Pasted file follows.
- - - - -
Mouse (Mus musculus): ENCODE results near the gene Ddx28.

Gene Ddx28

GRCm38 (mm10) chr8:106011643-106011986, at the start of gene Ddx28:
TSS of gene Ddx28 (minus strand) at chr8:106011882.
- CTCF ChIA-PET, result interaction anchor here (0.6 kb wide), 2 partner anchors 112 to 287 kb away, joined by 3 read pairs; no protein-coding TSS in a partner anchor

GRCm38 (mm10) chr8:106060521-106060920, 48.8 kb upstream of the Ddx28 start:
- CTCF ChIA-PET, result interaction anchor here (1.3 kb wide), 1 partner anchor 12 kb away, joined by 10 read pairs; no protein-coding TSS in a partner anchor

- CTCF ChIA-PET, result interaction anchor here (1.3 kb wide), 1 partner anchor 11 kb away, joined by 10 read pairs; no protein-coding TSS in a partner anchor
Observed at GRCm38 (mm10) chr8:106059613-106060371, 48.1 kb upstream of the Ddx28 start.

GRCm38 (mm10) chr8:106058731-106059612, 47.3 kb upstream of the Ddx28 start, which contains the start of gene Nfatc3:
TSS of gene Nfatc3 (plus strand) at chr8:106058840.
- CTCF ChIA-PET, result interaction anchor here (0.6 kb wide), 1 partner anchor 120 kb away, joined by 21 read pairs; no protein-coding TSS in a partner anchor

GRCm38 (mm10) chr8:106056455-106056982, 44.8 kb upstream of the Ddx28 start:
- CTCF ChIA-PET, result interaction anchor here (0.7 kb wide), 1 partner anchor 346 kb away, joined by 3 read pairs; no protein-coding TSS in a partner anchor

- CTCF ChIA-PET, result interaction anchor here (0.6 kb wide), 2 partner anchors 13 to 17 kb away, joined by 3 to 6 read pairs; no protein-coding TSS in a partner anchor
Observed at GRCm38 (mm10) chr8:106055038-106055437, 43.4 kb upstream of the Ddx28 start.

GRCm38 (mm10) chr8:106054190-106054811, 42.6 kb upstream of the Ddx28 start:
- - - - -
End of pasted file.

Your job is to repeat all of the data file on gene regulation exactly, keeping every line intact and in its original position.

Mouse (Mus musculus): ENCODE results near the gene Ddx28.

Gene Ddx28

GRCm38 (mm10) chr8:106011643-106011986, at the start of gene Ddx28:
TSS of gene Ddx28 (minus strand) at chr8:106011882.
- CTCF ChIA-PET, result interaction anchor here (0.6 kb wide), 2 partner anchors 112 to 287 kb away, joined by 3 read pairs; no protein-coding TSS in a partner anchor

GRCm38 (mm10) chr8:106060521-106060920, 48.8 kb upstream of the Ddx28 start:
- CTCF ChIA-PET, result interaction anchor here (1.3 kb wide), 1 partner anchor 12 kb away, joined by 10 read pairs; no protein-coding TSS in a partner anchor

- CTCF ChIA-PET, result interaction anchor here (1.3 kb wide), 1 partner anchor 11 kb away, joined by 10 read pairs; no protein-coding TSS in a partner anchor
Observed at GRCm38 (mm10) chr8:106059613-106060371, 48.1 kb upstream of the Ddx28 start.

GRCm38 (mm10) chr8:106058731-106059612, 47.3 kb upstream of the Ddx28 start, which contains the start of gene Nfatc3:
TSS of gene Nfatc3 (plus strand) at chr8:106058840.
- CTCF ChIA-PET, result interaction anchor here (0.6 kb wide), 1 partner anchor 120 kb away, joined by 21 read pairs; no protein-coding TSS in a partner anchor

GRCm38 (mm10) chr8:106056455-106056982, 44.8 kb upstream of the Ddx28 start:
- CTCF ChIA-PET, result interaction anchor here (0.7 kb wide), 1 partner anchor 346 kb away, joined by 3 read pairs; no protein-coding TSS in a partner anchor

- CTCF ChIA-PET, result interaction anchor here (0.6 kb wide), 2 partner anchors 13 to 17 kb away, joined by 3 to 6 read pairs; no protein-coding TSS in a partner anchor
Observed at GRCm38 (mm10) chr8:106055038-106055437, 43.4 kb upstream of the Ddx28 start.

GRCm38 (mm10) chr8:106054190-106054811, 42.6 kb upstream of the Ddx28 start: